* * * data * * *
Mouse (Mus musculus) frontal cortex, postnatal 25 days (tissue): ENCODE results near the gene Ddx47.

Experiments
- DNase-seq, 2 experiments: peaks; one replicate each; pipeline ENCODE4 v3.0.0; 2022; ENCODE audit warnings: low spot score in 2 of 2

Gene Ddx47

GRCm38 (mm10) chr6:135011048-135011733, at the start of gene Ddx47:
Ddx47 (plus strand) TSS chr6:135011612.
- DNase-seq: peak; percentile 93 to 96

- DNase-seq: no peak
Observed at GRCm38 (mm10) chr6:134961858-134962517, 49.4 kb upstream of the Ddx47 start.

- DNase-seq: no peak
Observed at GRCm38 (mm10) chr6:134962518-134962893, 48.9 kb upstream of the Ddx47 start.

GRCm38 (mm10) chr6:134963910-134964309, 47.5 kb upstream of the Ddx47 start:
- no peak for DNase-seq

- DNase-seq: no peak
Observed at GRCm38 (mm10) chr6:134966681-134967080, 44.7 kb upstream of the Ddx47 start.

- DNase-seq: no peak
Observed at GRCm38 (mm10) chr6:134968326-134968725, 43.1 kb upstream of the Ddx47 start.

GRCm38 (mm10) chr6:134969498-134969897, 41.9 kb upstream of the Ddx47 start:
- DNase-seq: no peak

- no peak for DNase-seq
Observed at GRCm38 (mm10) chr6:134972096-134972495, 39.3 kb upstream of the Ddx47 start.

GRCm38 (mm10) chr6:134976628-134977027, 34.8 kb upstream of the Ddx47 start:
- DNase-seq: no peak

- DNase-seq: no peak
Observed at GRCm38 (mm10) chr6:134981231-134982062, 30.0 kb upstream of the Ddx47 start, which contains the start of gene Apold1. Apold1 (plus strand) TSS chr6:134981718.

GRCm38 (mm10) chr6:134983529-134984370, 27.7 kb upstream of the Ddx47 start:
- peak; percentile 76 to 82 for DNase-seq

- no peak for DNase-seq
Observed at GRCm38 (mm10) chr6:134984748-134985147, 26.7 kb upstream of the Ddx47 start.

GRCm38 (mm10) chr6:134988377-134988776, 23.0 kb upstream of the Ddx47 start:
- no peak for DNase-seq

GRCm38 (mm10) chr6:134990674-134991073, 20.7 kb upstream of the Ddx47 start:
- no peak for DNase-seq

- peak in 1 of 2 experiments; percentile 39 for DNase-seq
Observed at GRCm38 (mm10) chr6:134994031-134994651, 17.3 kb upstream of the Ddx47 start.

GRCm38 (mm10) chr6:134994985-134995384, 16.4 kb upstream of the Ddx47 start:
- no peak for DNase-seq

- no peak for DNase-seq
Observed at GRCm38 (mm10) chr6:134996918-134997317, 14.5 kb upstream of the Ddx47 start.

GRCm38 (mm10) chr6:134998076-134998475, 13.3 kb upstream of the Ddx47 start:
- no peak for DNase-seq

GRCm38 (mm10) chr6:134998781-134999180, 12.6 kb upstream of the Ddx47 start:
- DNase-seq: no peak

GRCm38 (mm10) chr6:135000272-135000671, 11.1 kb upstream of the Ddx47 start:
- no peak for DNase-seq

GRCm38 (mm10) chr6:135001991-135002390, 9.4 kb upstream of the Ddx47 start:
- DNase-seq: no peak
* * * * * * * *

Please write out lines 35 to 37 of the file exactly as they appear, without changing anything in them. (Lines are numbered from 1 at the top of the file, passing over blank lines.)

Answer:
Observed at GRCm38 (mm10) chr6:134994031-134994651, 17.3 kb upstream of the Ddx47 start.

GRCm38 (mm10) chr6:134994985-134995384, 16.4 kb upstream of the Ddx47 start:
- no peak for DNase-seq